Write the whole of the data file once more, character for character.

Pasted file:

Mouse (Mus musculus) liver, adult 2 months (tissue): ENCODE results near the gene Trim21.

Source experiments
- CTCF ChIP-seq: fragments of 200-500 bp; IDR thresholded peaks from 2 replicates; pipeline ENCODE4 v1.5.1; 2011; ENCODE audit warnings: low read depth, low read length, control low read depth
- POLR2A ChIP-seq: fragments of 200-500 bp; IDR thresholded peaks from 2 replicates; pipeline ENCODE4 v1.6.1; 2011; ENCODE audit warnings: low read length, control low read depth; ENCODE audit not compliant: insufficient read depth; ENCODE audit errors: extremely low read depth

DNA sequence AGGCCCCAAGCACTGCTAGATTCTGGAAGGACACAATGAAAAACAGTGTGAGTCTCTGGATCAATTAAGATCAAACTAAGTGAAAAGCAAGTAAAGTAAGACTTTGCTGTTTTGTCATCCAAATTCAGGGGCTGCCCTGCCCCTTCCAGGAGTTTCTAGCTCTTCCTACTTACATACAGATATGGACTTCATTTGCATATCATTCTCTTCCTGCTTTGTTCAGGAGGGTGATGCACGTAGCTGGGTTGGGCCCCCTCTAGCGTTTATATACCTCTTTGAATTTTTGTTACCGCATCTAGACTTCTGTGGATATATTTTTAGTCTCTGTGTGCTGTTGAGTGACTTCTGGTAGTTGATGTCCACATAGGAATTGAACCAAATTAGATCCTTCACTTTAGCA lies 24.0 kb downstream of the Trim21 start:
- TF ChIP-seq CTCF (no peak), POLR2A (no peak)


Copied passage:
Mouse (Mus musculus) liver, adult 2 months (tissue): ENCODE results near the gene Trim21.

Source experiments
- CTCF ChIP-seq: fragments of 200-500 bp; IDR thresholded peaks from 2 replicates; pipeline ENCODE4 v1.5.1; 2011; ENCODE audit warnings: low read depth, low read length, control low read depth
- POLR2A ChIP-seq: fragments of 200-500 bp; IDR thresholded peaks from 2 replicates; pipeline ENCODE4 v1.6.1; 2011; ENCODE audit warnings: low read length, control low read depth; ENCODE audit not compliant: insufficient read depth; ENCODE audit errors: extremely low read depth

DNA sequence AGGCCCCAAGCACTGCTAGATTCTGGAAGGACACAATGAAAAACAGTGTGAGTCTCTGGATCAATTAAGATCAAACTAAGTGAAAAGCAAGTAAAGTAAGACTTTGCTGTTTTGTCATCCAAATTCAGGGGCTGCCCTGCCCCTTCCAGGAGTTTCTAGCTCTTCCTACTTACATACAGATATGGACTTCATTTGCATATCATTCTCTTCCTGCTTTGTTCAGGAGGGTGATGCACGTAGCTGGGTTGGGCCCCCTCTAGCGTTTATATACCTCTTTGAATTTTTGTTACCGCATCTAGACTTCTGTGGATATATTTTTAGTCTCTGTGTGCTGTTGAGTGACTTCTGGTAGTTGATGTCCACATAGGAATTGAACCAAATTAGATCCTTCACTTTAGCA lies 24.0 kb downstream of the Trim21 start:
- TF ChIP-seq CTCF (no peak), POLR2A (no peak)